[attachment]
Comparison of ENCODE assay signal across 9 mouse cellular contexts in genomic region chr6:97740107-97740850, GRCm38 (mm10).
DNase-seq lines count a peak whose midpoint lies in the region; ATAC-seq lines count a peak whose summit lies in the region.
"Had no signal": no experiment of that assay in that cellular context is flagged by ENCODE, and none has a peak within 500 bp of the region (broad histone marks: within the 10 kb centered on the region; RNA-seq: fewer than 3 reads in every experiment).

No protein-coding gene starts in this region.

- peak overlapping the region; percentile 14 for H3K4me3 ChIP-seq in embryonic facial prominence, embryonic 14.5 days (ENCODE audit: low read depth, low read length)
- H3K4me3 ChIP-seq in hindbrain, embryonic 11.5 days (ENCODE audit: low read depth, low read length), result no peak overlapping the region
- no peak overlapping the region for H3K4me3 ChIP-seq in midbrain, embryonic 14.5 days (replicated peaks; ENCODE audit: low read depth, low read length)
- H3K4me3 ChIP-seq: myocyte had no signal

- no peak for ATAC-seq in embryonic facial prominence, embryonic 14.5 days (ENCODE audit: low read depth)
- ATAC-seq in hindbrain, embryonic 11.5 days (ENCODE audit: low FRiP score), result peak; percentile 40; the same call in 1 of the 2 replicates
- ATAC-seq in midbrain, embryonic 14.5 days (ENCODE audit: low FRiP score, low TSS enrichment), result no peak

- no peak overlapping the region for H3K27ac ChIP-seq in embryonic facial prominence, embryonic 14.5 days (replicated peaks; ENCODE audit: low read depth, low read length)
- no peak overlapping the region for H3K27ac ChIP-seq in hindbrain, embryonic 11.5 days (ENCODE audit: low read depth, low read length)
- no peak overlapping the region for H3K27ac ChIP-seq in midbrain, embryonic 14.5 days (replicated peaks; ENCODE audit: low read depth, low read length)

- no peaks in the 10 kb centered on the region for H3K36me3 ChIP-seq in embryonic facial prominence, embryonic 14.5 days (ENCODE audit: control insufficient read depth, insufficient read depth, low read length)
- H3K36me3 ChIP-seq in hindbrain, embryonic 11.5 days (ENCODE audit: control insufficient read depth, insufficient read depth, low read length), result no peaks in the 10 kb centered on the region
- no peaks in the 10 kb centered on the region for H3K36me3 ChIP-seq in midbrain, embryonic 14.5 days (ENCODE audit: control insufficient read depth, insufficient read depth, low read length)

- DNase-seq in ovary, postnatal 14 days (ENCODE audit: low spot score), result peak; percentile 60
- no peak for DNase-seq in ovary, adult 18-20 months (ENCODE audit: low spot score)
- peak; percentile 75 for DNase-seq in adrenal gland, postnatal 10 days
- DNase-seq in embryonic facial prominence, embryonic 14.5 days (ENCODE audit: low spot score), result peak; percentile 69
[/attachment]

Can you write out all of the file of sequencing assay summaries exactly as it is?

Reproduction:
Comparison of ENCODE assay signal across 9 mouse cellular contexts in genomic region chr6:97740107-97740850, GRCm38 (mm10).
DNase-seq lines count a peak whose midpoint lies in the region; ATAC-seq lines count a peak whose summit lies in the region.
"Had no signal": no experiment of that assay in that cellular context is flagged by ENCODE, and none has a peak within 500 bp of the region (broad histone marks: within the 10 kb centered on the region; RNA-seq: fewer than 3 reads in every experiment).

No protein-coding gene starts in this region.

- peak overlapping the region; percentile 14 for H3K4me3 ChIP-seq in embryonic facial prominence, embryonic 14.5 days (ENCODE audit: low read depth, low read length)
- H3K4me3 ChIP-seq in hindbrain, embryonic 11.5 days (ENCODE audit: low read depth, low read length), result no peak overlapping the region
- no peak overlapping the region for H3K4me3 ChIP-seq in midbrain, embryonic 14.5 days (replicated peaks; ENCODE audit: low read depth, low read length)
- H3K4me3 ChIP-seq: myocyte had no signal

- no peak for ATAC-seq in embryonic facial prominence, embryonic 14.5 days (ENCODE audit: low read depth)
- ATAC-seq in hindbrain, embryonic 11.5 days (ENCODE audit: low FRiP score), result peak; percentile 40; the same call in 1 of the 2 replicates
- ATAC-seq in midbrain, embryonic 14.5 days (ENCODE audit: low FRiP score, low TSS enrichment), result no peak

- no peak overlapping the region for H3K27ac ChIP-seq in embryonic facial prominence, embryonic 14.5 days (replicated peaks; ENCODE audit: low read depth, low read length)
- no peak overlapping the region for H3K27ac ChIP-seq in hindbrain, embryonic 11.5 days (ENCODE audit: low read depth, low read length)
- no peak overlapping the region for H3K27ac ChIP-seq in midbrain, embryonic 14.5 days (replicated peaks; ENCODE audit: low read depth, low read length)

- no peaks in the 10 kb centered on the region for H3K36me3 ChIP-seq in embryonic facial prominence, embryonic 14.5 days (ENCODE audit: control insufficient read depth, insufficient read depth, low read length)
- H3K36me3 ChIP-seq in hindbrain, embryonic 11.5 days (ENCODE audit: control insufficient read depth, insufficient read depth, low read length), result no peaks in the 10 kb centered on the region
- no peaks in the 10 kb centered on the region for H3K36me3 ChIP-seq in midbrain, embryonic 14.5 days (ENCODE audit: control insufficient read depth, insufficient read depth, low read length)

- DNase-seq in ovary, postnatal 14 days (ENCODE audit: low spot score), result peak; percentile 60
- no peak for DNase-seq in ovary, adult 18-20 months (ENCODE audit: low spot score)
- peak; percentile 75 for DNase-seq in adrenal gland, postnatal 10 days
- DNase-seq in embryonic facial prominence, embryonic 14.5 days (ENCODE audit: low spot score), result peak; percentile 69